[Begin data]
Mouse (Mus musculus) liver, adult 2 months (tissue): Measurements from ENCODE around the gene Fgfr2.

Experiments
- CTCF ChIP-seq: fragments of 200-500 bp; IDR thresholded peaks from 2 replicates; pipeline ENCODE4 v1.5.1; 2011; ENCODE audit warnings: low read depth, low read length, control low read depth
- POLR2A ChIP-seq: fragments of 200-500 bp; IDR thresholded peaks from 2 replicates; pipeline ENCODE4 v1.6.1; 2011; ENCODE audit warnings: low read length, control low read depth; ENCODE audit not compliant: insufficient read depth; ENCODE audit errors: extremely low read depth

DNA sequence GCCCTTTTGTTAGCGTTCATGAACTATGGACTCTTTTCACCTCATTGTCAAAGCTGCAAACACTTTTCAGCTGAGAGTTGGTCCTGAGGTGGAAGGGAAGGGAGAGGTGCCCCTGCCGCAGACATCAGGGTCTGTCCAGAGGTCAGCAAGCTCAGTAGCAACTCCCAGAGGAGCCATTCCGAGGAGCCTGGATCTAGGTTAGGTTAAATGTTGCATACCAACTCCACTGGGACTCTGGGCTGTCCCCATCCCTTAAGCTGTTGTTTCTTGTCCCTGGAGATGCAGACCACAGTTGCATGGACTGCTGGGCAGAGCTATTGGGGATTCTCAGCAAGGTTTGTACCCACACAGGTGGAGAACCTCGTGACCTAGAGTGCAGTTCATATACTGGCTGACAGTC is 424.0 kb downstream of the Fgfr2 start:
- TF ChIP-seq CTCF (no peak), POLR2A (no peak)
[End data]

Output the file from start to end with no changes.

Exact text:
Mouse (Mus musculus) liver, adult 2 months (tissue): Measurements from ENCODE around the gene Fgfr2.

Experiments
- CTCF ChIP-seq: fragments of 200-500 bp; IDR thresholded peaks from 2 replicates; pipeline ENCODE4 v1.5.1; 2011; ENCODE audit warnings: low read depth, low read length, control low read depth
- POLR2A ChIP-seq: fragments of 200-500 bp; IDR thresholded peaks from 2 replicates; pipeline ENCODE4 v1.6.1; 2011; ENCODE audit warnings: low read length, control low read depth; ENCODE audit not compliant: insufficient read depth; ENCODE audit errors: extremely low read depth

DNA sequence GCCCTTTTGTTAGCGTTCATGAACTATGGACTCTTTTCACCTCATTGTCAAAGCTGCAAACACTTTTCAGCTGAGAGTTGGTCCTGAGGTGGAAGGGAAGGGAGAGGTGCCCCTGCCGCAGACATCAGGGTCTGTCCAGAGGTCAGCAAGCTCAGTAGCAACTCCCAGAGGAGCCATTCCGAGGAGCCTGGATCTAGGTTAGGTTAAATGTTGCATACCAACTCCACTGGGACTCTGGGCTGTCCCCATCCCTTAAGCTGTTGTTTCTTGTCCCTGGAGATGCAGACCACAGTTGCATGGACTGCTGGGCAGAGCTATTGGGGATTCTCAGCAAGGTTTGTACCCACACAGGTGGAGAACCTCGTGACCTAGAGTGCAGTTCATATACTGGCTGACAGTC is 424.0 kb downstream of the Fgfr2 start:
- TF ChIP-seq CTCF (no peak), POLR2A (no peak)